"I am president of the USCCB Office for Pro-Life Activities and, traditionally, the head of that office celebrates a Mass for the directors of pro-life offices and other pro-life leaders at the Franciscan Monastery of the Holy Land in America in Washington D.C. on the day before the March." Pilot photo/Gregory L. Tracy
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Each year, Communion and Liberation sponsors a gathering in New York City, which they call the New York Encounter. This year's theme was "In Search of the Human Face" and the gathering was very much dedicated to the memory of my good friend, Msgr. Lorenzo Albacete.
On Saturday evening, I was asked to participate in a panel discussion "Identity and the Challenge of Disability" with Jean Vanier and Timothy Shriver.
Jean Vanier is the much revered founder of L'Arche movement, adult communities of special-needs people, particularly those with Down syndrome. He gave a wonderful talk through video. Timothy Shriver is chairman of the Special Olympics. He has a theology degree from Catholic University of America and is the father of five children. He is a man who is very much dedicated to advancing the cause of people with special-needs.
It was a beautiful dialogue, I thought.
I was also happy to be able to celebrate the Mass for them on Sunday.
Mass with pro-life leaders
Following the New York Encounter, I returned to Boston for a couple days of work in meetings before heading to Washington, D.C. for the annual March for Life.
I am president of the USCCB Office for Pro-Life Activities and, traditionally, the head of that office celebrates a Mass for the directors of pro-life offices and other pro-life leaders at the Franciscan Monastery of the Holy Land in America in Washington D.C. on the day before the March.
Afterwards, I had an opportunity to greet the different pro-life leaders from around the country who were in attendance. Of course our own Marianne Luthin and her husband Henry were there, as well as Janet Benestad, our Cabinet Secretary for the New Evangelization.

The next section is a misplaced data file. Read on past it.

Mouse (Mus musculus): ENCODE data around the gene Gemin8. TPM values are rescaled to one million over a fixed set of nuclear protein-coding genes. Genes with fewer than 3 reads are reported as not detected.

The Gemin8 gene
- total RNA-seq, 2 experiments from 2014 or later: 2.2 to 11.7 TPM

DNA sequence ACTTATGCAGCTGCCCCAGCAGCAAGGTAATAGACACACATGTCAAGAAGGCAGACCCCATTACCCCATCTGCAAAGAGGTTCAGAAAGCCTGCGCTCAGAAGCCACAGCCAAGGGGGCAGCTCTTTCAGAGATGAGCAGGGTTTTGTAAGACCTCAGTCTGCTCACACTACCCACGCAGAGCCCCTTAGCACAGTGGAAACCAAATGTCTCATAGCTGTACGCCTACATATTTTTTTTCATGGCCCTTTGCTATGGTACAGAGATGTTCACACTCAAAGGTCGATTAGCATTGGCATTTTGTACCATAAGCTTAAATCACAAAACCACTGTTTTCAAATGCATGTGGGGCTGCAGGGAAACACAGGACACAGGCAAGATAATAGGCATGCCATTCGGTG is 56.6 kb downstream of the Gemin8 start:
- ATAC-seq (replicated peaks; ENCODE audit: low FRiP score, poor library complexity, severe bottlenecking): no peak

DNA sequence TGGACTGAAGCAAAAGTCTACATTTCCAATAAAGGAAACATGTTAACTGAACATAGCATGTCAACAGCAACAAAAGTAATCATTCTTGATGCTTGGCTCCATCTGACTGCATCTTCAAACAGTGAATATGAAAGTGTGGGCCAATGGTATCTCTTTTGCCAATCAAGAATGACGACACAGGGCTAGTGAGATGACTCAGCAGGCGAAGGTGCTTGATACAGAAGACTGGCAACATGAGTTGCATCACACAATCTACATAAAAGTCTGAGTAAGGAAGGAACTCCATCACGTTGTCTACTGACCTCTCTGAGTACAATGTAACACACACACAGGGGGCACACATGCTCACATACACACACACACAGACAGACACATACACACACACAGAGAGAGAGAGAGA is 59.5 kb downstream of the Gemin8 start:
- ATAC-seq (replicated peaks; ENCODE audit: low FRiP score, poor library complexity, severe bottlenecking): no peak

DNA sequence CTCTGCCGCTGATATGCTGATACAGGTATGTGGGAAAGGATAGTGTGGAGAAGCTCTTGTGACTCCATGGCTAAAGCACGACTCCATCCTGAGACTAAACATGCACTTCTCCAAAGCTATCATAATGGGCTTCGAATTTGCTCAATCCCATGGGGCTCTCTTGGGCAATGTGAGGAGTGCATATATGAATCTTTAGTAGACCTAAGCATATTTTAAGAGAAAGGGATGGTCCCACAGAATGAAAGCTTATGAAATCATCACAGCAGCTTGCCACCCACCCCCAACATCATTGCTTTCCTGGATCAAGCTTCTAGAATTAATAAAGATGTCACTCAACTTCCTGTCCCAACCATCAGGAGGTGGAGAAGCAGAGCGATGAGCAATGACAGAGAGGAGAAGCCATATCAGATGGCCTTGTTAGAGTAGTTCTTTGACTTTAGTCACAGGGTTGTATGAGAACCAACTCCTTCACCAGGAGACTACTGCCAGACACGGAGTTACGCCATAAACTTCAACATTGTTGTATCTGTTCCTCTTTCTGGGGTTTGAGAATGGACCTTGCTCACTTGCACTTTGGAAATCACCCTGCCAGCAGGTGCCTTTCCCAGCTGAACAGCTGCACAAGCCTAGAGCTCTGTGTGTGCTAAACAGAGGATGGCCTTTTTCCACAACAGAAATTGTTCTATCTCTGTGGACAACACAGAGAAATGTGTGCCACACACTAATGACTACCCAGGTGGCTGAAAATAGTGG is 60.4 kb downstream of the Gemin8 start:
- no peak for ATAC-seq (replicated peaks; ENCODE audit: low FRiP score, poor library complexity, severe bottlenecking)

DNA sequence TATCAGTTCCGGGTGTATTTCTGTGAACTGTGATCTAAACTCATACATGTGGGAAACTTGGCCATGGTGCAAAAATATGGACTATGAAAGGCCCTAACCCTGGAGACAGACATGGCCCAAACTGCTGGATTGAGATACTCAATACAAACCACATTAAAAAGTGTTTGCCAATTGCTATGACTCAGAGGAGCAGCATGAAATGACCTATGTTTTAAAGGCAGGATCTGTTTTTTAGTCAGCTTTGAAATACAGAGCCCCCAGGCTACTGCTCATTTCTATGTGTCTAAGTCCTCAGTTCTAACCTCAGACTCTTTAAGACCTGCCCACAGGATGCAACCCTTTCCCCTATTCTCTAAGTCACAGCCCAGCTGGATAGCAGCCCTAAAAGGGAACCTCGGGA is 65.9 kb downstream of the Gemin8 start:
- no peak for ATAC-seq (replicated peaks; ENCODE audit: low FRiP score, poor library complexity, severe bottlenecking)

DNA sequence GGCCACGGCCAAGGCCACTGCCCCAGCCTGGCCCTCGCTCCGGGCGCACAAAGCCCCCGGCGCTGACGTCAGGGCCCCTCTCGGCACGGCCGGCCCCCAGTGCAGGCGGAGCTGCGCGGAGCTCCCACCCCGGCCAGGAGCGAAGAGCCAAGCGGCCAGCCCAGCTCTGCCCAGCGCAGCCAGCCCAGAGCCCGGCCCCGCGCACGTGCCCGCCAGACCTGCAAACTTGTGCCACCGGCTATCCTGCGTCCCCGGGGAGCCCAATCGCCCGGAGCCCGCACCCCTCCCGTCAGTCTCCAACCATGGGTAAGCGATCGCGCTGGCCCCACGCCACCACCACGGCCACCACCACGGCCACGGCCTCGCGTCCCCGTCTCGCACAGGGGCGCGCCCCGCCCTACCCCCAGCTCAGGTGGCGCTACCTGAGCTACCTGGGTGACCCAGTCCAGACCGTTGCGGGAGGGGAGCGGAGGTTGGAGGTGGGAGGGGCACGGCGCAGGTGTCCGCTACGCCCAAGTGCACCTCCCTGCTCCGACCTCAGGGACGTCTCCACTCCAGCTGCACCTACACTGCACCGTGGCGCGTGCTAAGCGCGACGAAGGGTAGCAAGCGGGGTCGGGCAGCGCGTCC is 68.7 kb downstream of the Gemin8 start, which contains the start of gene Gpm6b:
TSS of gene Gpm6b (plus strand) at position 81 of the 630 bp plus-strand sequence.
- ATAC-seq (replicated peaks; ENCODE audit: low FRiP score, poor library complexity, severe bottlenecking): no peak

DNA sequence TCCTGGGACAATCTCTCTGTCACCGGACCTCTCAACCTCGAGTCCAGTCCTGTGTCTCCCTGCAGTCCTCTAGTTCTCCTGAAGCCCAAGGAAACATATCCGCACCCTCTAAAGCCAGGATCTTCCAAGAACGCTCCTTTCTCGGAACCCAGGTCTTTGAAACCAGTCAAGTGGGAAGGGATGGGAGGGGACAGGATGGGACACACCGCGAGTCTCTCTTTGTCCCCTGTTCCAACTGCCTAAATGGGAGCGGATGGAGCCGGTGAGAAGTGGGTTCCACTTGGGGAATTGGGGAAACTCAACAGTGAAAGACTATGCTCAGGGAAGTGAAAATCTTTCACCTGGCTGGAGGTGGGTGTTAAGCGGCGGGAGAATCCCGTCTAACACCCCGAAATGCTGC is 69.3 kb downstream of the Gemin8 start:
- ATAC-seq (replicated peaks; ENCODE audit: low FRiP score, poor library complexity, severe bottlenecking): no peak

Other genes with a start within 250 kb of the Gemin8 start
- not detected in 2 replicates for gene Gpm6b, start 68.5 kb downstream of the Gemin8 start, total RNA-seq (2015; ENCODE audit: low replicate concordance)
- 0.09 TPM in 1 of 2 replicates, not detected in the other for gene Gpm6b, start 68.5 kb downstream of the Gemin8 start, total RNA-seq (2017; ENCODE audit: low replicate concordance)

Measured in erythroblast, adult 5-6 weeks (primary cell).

Mass with Boston pilgrims
Then on Thursday (1/22), the day of the March, as we have for several years now we began the day with a Mass with all the Boston pilgrims at the Shrine of the Sacred Heart, the Capuchin church on 16th Street.
It was standing-room-only with all the people from Boston who were there. All told, there were about 1,000 people among the pilgrims, chaperones, seminarians and priests.
Of course, a few parishioners also managed to squeeze into the Mass to come to see me because I was pastor there for many years. In fact, the current pastor, Father Moises, was a member of my youth group!
In my homily I expressed my nostalgia in coming back to Sacred Heart every year and I told the young people about my experience there, particularly during the time of the 1968 riots when there were 700 fires in that neighborhood and we were living in the basement with hundreds of people. I described the scene, with tanks surrounding the White House and soldiers with bayonets on every corner. It was a very disturbing time. I also told them that the minister who is shown being beaten to death in the film Selma had worked just two blocks away, down the street at All Souls Church.
So I was trying to give a little bit of historical context to our young people and told them that, when I was a seminarian, the greatest issue we faced in the country was racism and discrimination. But then, when I was a young priest, Roe v. Wade came about and we found ourselves facing another great assault on human dignity. This is what brings us to Washington as a people of faith, to witness to the sacredness of life which is a centerpiece of the Catholic social teaching.